Fem Common Merg Monroe Harbor 1-29-15-1536

Common Merganser Female

Redhead Monroe Harbor 1-29-15-1607

Redheads

Greater Scaup Monroe Harbor 1-29-15-1572

Greater Scaup

Now it’s pretty hard to go anywhere without encountering mounds of snow to traverse, or icy and sloshy paths forged by foot traffic. It was hard to imagine being enveloped by snow until we were. I haven’t been out to see birds the past few days, only to shovel snow or trudge on in to work.

Common Goldeneye Monroe Harbor 1-29-15-1632

Common Goldeneye

I wonder where these birds went during the storm. Maybe they were thinking of taking off like these Common Mergansers.

Common Mergs Monroe Harbor 1-29-15-1668

Common Mergansers

In all, there were not a lot of birds, not even many Ring-Billed Gulls.

RBGU Monroe Harbor 1-29-15-1694I hope to get back down to the lakefront sometime this week to see what it looks like and what birds are in the water, if any.

Common Goldeneye Monroe Harbor 1-29-15-1561In the meantime, this page needs some color.

NOCA Millennium 1-28-15-1285

Blizzard Preoccupations

It’s snowing and blowing, travel is forbidden, and after two energetic attempts today, I am not going back outside to move any more snow until tomorrow. So I’m using the storm as an excuse to get caught up with a few loose ends.

House Finch 2-1-15-1732

Below is a link to the YouTube videos, for those who are interested in what came of my first choir participation in the St. Odilo Festival Choir. I sang in the alto section. We all started together and ended together even if there were a couple times we lost it in between… At least we lost it all together. Maybe it’s just as well as there were only four of us. I had an epiphany about this phenomenon while listening to parts of the concert on my way in to work Friday morning. You know how birds all take off together at once as if responding to a single cue out of nowhere? That’s kind of how it was when we all forgot to come in. Nevertheless I think we sometimes sounded quite good; in particular I was pleased by the a capella piece, which was Bruckner’s “Christus Factus Est.”

https://www.youtube.com/playlist?list=PLg3KkSe0kac64cTatDPzrz3qv_s7DX0r5

Also new and exciting, Bill Hilton has posted a complete play-by-play annotated write-up of Operation Rubythroat’s last bird banding expedition in Costa Rica, and you can read all about it at this link.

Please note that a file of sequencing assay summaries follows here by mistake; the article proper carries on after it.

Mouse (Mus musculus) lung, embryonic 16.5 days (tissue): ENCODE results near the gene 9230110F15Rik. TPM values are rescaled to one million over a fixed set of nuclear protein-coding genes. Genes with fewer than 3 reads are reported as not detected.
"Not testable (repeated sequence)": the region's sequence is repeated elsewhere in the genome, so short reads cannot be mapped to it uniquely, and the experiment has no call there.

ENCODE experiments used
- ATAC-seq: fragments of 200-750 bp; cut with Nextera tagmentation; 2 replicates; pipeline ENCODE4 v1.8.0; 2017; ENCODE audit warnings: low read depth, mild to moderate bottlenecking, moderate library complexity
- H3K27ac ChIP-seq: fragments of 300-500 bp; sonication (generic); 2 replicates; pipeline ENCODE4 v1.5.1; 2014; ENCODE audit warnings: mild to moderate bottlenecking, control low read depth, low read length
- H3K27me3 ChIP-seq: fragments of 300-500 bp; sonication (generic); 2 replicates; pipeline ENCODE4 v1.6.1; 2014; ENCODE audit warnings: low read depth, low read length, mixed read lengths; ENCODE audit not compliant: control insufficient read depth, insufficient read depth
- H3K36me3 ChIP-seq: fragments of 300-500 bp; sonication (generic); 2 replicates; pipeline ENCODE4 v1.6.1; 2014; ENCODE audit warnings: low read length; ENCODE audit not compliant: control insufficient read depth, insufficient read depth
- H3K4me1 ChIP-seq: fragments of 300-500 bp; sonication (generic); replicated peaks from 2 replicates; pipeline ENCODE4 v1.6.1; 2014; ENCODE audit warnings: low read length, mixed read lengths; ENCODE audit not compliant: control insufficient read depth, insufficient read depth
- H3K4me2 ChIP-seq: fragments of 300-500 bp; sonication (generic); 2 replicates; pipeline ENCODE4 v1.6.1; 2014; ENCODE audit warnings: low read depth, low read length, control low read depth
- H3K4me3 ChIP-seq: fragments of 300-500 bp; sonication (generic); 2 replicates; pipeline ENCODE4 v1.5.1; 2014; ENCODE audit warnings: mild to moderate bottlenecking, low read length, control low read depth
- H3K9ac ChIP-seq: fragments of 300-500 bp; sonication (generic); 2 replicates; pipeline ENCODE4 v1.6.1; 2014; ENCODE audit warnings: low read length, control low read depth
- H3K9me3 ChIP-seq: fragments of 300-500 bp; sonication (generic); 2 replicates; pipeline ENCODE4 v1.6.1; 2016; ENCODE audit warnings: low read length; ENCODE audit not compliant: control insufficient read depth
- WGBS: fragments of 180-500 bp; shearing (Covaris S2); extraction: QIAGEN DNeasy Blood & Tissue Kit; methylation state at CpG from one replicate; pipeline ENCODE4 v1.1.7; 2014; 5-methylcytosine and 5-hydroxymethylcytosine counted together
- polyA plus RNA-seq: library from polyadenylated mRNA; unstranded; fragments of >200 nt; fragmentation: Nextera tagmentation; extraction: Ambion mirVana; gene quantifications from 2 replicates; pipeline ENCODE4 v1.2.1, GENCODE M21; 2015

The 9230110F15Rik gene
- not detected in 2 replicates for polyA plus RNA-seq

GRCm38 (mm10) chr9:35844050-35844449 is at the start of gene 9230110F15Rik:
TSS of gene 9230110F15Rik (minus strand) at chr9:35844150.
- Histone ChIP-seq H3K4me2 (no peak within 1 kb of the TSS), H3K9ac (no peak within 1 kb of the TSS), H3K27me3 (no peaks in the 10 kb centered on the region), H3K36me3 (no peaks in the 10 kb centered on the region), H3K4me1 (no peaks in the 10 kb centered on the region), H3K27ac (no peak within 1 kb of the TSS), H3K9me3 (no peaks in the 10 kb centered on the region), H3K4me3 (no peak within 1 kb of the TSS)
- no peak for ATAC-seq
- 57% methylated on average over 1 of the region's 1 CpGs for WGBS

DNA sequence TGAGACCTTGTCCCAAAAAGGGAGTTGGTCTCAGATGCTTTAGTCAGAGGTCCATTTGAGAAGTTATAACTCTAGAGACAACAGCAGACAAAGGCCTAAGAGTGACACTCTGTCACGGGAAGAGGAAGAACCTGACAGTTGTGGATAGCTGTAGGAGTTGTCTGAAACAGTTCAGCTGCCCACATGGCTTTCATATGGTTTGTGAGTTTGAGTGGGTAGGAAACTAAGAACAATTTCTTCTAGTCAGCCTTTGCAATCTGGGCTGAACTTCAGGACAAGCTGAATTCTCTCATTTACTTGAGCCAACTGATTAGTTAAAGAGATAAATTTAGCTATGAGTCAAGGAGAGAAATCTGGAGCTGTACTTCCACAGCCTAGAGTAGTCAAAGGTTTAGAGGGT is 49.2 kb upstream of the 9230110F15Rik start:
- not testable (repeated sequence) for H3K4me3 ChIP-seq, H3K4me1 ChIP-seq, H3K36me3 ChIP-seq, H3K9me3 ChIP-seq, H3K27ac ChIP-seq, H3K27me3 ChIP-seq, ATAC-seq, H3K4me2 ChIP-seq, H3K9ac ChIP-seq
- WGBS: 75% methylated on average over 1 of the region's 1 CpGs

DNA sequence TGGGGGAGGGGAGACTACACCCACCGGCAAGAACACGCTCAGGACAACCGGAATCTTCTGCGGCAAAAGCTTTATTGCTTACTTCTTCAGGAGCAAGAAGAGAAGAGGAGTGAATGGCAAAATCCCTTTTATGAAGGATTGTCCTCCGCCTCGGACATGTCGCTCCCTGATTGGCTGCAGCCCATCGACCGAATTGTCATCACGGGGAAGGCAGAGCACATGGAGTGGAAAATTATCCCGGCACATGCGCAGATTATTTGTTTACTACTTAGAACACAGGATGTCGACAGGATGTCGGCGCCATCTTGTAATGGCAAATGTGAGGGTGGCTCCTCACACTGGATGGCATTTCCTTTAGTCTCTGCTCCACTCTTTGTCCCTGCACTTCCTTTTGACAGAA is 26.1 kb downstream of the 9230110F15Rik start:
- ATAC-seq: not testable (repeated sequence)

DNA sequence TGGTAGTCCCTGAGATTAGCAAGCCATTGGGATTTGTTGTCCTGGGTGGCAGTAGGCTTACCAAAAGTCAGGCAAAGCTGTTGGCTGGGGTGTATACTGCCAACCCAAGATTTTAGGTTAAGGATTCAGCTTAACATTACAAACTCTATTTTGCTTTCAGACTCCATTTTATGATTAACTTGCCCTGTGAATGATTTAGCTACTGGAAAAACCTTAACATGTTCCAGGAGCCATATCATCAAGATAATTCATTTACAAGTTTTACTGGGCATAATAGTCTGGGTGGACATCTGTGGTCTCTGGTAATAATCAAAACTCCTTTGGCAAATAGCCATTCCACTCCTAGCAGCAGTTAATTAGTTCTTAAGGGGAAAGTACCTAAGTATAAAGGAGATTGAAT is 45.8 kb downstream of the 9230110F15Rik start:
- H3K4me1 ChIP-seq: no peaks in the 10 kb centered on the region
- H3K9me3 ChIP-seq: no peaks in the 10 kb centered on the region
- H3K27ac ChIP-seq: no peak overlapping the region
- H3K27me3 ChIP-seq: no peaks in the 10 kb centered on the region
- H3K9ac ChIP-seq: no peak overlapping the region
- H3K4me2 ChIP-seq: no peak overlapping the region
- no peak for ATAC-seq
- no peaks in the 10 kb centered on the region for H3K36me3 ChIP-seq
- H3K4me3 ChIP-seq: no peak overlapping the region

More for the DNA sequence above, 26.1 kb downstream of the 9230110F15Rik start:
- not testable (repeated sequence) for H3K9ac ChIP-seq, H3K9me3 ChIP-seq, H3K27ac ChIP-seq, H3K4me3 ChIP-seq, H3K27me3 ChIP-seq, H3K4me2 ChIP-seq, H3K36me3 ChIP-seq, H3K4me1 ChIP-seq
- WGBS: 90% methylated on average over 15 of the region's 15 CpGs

And now a little word from The Chicago Blizzard of 2015. (These pictures are in color, in case you’re wondering.)

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Juncos actually seem to be enjoying this

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After taking fuzzy pictures through the screened porch windows, I decided a fuzzy video of the birds braving the snow and wind at the feeders might be even better. The snow started out thick and wet and it’s still snowing as I write this.

Dudlee Ann was monitoring the whole weather event from her newest favorite place, the window over the kitchen sink.

IMG_1165And thanks to recent comments on my last post about vultures, I went looking for pictures of a Ruppell’s Griffon Vulture, which I had seen several times in East Africa in November of 2013. I found a couple pictures taken on November 22 in Tanzaniya:

Ruppell's Griffon Vulture 11-22-2013-6822

Ruppell’s Griffon Vulture

Ruppell's Griffon Vulture

Ruppell’s Griffon Vulture

In the process, I realized that I had never finished going through all the pictures from that trip, so I look forward to revisiting those images at some point in time. Not that I’m wishing for another blizzard anytime soon…

Vultures & Storks at Zebra Kill 11-24-13 8529.jpg-2Incidentally, the bird completely covering the kill with its wings spread in the picture above is also the Ruppell’s Griffon.

This excerpt from a webpage of facts about the Ruppell’s Griffon from the National Zoo:

“Ruppell’s griffon is the highest flying bird on record, once spotted at an altitude of over 37, 000 feet in the skies of Africa. From a standing start the Ruppell’s vulture can fly over three miles in six minutes. They can cruise at over 22 miles per hour, and will fly as far as 90 miles from their nest in search of food.”

Maybe now I can try to dig out the car a bit more…so I can move it to the other side of the street tomorrow.

Why Not Vultures?

Lappet-Faced Vultures 11-23-13 6985.jpg-2

Lappet-Faced Vulture

I think vultures get a bad rap. They really perform a valuable service in nature. They do a much better job of recycling than we do.

Vultures Serengeti 11-24-13 8538.jpg-2

In case you’re wondering why I am inspired to post about vultures, I am (1) waiting to find out whether I will want to share the video of the festival choir concert from last weekend, and (2) am also trying to figure out how to possibly convey what is going on with the home crowd (it grows, and changes daily!) through various types of media. But while trying to find time to figure all that out, I thought I’d share a few pictures looking back to my November 2013 East Africa trip, with these spiffy-looking vultures in particular.

African White-Backed Vulture

African White-Backed Vulture

There were more vulture species on the list, but these were the only identified portraits I found recently.

 White-Headed Vulture

White-Headed Vulture

Yes, those are storks in the photo below: they also showed up after a kill, with the vultures.

Vultures & Storks at Zebra Kill 11-24-13 8529.jpg-2

Nature takes care of itself. And us, if we let it.